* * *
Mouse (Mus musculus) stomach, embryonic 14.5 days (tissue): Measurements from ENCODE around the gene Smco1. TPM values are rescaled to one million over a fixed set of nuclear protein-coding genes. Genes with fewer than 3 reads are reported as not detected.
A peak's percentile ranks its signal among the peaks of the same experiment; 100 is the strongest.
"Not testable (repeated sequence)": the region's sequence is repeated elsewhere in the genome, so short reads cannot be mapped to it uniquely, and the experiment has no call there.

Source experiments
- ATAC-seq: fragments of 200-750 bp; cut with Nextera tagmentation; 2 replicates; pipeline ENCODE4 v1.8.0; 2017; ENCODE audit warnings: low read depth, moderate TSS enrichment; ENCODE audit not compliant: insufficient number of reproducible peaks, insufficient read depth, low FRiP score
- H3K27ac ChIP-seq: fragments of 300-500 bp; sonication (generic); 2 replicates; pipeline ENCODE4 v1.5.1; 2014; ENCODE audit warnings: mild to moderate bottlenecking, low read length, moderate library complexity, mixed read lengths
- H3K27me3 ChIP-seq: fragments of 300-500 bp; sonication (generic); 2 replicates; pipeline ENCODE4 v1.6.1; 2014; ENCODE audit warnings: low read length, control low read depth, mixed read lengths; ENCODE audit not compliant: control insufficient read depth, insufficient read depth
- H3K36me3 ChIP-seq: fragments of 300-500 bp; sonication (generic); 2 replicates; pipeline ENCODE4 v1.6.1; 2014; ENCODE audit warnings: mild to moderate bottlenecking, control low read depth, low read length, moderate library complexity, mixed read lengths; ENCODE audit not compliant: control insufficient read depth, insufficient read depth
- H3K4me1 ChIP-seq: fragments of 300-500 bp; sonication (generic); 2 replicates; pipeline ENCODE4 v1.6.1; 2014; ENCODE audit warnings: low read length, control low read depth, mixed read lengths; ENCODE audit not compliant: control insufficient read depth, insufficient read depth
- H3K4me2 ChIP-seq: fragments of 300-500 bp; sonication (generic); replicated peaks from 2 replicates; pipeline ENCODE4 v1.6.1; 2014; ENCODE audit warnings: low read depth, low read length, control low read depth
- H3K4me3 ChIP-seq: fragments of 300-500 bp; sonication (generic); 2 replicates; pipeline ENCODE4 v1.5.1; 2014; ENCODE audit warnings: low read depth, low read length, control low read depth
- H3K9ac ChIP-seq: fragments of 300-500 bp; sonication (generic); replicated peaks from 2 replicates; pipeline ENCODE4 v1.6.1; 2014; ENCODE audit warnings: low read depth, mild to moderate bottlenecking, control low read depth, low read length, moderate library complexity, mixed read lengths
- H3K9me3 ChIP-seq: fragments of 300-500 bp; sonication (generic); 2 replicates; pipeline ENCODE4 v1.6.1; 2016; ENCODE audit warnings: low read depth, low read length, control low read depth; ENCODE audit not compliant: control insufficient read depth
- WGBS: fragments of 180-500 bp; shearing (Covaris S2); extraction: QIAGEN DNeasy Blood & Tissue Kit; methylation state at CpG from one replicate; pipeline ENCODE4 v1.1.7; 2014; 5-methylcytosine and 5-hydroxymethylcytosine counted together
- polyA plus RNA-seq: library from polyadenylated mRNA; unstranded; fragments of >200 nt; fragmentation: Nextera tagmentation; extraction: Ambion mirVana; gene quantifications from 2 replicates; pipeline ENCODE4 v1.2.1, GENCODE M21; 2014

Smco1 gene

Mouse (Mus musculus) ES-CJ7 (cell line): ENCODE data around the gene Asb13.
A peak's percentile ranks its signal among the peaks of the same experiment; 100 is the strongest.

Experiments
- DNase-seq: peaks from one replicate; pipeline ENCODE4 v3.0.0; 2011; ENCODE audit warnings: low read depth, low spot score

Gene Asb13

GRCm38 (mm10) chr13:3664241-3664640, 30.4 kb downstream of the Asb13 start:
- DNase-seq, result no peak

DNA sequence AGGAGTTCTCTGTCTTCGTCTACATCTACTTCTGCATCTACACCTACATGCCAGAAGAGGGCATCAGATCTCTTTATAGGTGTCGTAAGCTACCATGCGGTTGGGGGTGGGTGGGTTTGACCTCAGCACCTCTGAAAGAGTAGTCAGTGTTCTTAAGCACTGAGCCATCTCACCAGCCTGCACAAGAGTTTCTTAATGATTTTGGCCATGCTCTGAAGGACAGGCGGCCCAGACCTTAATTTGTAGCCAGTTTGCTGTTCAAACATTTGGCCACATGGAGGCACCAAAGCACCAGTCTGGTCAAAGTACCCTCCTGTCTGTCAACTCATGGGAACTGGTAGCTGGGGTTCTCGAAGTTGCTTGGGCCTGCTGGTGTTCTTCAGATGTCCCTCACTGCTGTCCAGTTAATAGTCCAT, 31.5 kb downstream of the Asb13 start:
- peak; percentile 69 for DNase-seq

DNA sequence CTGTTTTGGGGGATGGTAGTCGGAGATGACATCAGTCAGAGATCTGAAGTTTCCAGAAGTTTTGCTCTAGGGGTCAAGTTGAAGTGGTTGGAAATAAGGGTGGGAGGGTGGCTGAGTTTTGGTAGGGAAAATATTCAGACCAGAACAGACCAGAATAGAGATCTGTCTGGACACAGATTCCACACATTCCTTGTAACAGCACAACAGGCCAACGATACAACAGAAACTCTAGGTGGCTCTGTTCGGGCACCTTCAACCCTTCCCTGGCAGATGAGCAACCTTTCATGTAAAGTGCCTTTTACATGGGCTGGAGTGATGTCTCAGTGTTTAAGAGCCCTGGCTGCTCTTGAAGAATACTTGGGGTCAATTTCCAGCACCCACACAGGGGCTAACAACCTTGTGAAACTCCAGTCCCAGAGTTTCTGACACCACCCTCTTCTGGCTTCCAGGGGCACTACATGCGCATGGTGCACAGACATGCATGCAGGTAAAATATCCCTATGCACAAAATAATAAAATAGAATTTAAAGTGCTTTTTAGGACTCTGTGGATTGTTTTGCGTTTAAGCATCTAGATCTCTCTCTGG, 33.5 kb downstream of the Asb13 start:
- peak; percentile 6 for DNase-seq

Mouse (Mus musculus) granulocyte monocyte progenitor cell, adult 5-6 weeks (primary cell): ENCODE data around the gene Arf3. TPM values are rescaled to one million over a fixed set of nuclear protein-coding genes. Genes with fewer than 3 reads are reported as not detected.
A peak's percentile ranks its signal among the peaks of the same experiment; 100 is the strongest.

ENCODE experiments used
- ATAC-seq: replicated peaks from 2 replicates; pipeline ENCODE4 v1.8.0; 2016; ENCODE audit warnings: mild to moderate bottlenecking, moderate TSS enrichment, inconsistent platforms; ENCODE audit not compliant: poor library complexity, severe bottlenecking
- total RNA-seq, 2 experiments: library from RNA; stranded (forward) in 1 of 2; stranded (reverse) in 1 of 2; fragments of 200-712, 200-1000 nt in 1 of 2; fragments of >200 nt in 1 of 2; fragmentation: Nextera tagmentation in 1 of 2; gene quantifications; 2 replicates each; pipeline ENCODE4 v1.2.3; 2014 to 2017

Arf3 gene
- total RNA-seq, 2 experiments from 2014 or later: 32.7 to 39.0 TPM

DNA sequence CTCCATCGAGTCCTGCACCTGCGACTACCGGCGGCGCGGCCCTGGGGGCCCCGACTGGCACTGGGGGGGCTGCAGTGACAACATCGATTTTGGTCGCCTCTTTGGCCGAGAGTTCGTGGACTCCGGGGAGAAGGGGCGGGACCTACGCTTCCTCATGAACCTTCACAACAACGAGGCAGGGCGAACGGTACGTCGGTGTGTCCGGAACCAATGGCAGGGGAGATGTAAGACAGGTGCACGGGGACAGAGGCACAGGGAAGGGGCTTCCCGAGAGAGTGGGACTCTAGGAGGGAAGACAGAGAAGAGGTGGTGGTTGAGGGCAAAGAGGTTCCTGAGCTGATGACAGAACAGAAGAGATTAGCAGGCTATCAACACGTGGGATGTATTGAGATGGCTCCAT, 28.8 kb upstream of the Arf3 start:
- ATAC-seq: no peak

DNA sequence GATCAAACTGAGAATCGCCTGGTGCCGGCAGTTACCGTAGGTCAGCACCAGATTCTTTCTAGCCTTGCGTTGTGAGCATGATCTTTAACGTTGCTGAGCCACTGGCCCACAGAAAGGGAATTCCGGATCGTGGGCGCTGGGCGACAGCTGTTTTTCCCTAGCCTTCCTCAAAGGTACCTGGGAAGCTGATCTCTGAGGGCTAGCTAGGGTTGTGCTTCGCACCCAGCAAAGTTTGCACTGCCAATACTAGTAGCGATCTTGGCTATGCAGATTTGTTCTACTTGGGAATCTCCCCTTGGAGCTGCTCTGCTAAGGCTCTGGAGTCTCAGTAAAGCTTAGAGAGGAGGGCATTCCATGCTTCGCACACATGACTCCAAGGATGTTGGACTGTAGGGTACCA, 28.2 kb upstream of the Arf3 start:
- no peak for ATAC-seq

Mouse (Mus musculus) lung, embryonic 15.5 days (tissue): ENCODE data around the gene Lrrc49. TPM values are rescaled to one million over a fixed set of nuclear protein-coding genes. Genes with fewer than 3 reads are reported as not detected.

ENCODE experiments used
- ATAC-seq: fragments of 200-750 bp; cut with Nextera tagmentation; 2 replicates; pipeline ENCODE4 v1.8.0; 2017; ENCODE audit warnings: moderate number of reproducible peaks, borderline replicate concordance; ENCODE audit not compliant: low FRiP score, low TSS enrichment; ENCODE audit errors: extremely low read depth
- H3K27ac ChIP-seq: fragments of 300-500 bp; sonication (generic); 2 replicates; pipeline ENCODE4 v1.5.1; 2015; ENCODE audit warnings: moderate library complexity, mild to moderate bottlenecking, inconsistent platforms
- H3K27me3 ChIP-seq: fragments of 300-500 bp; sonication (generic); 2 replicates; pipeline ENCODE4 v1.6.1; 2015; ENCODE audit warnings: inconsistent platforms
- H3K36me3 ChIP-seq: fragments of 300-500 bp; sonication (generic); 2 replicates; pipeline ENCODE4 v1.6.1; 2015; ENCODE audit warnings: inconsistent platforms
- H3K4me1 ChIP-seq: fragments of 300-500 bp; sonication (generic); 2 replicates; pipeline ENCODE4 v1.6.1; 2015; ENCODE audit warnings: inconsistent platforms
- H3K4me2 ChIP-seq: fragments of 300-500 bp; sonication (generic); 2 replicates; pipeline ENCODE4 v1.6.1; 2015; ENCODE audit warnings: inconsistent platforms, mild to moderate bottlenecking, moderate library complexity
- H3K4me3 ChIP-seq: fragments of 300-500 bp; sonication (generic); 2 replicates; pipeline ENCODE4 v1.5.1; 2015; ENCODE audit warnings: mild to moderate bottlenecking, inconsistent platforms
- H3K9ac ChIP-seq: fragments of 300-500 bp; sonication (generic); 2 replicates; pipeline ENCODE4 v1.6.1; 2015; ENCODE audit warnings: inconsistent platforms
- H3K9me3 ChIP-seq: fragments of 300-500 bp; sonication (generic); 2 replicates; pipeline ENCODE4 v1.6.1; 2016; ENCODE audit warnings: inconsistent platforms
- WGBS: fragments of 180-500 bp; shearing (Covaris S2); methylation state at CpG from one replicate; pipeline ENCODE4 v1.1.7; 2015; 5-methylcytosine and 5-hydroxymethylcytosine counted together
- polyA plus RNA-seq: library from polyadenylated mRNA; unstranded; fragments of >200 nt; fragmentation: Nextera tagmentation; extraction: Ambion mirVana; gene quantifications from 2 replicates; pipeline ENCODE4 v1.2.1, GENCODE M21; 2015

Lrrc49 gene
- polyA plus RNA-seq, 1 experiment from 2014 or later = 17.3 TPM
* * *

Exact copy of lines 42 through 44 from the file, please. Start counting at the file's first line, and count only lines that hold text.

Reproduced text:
- H3K27ac ChIP-seq: fragments of 300-500 bp; sonication (generic); 2 replicates; pipeline ENCODE4 v1.5.1; 2015; ENCODE audit warnings: moderate library complexity, mild to moderate bottlenecking, inconsistent platforms
- H3K27me3 ChIP-seq: fragments of 300-500 bp; sonication (generic); 2 replicates; pipeline ENCODE4 v1.6.1; 2015; ENCODE audit warnings: inconsistent platforms
- H3K36me3 ChIP-seq: fragments of 300-500 bp; sonication (generic); 2 replicates; pipeline ENCODE4 v1.6.1; 2015; ENCODE audit warnings: inconsistent platforms